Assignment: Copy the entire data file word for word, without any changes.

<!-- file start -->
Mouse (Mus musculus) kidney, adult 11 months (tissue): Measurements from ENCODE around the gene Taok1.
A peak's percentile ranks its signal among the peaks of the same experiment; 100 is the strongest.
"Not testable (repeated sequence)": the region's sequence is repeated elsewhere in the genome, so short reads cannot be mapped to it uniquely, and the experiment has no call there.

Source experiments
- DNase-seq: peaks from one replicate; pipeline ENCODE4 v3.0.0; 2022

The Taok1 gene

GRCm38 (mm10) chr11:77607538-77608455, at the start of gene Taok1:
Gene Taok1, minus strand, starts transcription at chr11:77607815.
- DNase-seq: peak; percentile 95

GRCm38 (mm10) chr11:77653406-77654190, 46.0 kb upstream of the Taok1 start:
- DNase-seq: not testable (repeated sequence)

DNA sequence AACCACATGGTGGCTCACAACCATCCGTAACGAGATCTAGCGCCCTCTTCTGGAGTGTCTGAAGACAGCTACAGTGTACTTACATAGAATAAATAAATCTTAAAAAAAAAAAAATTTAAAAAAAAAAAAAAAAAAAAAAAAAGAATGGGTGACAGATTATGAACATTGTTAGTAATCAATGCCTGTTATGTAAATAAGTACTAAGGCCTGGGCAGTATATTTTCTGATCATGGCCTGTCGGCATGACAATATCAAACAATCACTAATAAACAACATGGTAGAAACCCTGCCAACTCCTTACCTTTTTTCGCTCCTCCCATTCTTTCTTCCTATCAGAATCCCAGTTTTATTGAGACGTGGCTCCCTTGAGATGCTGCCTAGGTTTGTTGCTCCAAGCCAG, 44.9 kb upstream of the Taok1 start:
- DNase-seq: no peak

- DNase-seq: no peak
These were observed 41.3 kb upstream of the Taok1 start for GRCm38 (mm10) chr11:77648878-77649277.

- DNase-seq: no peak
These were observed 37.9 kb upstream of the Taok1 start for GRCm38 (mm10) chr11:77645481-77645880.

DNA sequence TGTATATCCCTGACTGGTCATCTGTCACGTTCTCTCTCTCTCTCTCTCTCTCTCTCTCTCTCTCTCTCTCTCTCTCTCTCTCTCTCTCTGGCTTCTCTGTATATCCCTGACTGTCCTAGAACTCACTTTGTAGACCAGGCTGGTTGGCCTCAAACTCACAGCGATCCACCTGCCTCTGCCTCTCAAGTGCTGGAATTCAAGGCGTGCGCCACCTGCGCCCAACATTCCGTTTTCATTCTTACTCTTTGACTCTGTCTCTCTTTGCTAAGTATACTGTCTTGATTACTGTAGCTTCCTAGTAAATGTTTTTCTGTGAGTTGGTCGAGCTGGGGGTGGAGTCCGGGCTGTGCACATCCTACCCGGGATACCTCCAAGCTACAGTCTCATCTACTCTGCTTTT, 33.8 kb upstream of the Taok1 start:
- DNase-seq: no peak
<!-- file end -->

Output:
Mouse (Mus musculus) kidney, adult 11 months (tissue): Measurements from ENCODE around the gene Taok1.
A peak's percentile ranks its signal among the peaks of the same experiment; 100 is the strongest.
"Not testable (repeated sequence)": the region's sequence is repeated elsewhere in the genome, so short reads cannot be mapped to it uniquely, and the experiment has no call there.

Source experiments
- DNase-seq: peaks from one replicate; pipeline ENCODE4 v3.0.0; 2022

The Taok1 gene

GRCm38 (mm10) chr11:77607538-77608455, at the start of gene Taok1:
Gene Taok1, minus strand, starts transcription at chr11:77607815.
- DNase-seq: peak; percentile 95

GRCm38 (mm10) chr11:77653406-77654190, 46.0 kb upstream of the Taok1 start:
- DNase-seq: not testable (repeated sequence)

DNA sequence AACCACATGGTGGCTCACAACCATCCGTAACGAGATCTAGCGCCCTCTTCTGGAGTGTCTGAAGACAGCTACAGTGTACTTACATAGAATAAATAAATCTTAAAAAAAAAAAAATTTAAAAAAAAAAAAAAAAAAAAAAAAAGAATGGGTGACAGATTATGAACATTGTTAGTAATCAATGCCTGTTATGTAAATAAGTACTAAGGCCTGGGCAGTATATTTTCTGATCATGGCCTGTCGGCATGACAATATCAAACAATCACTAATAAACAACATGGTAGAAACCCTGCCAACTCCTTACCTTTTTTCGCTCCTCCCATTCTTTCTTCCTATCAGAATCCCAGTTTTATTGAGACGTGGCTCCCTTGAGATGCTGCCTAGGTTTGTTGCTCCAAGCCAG, 44.9 kb upstream of the Taok1 start:
- DNase-seq: no peak

- DNase-seq: no peak
These were observed 41.3 kb upstream of the Taok1 start for GRCm38 (mm10) chr11:77648878-77649277.

- DNase-seq: no peak
These were observed 37.9 kb upstream of the Taok1 start for GRCm38 (mm10) chr11:77645481-77645880.

DNA sequence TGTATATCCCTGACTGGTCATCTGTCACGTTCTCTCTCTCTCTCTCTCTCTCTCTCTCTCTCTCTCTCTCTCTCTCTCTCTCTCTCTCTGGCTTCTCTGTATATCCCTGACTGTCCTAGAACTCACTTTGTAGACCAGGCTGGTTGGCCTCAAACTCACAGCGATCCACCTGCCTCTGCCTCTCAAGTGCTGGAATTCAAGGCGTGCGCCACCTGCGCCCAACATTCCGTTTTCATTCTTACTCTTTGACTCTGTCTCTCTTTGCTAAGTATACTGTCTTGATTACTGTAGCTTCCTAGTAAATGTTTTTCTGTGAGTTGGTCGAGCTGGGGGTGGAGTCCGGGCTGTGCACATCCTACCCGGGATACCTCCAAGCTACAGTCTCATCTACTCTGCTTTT, 33.8 kb upstream of the Taok1 start:
- DNase-seq: no peak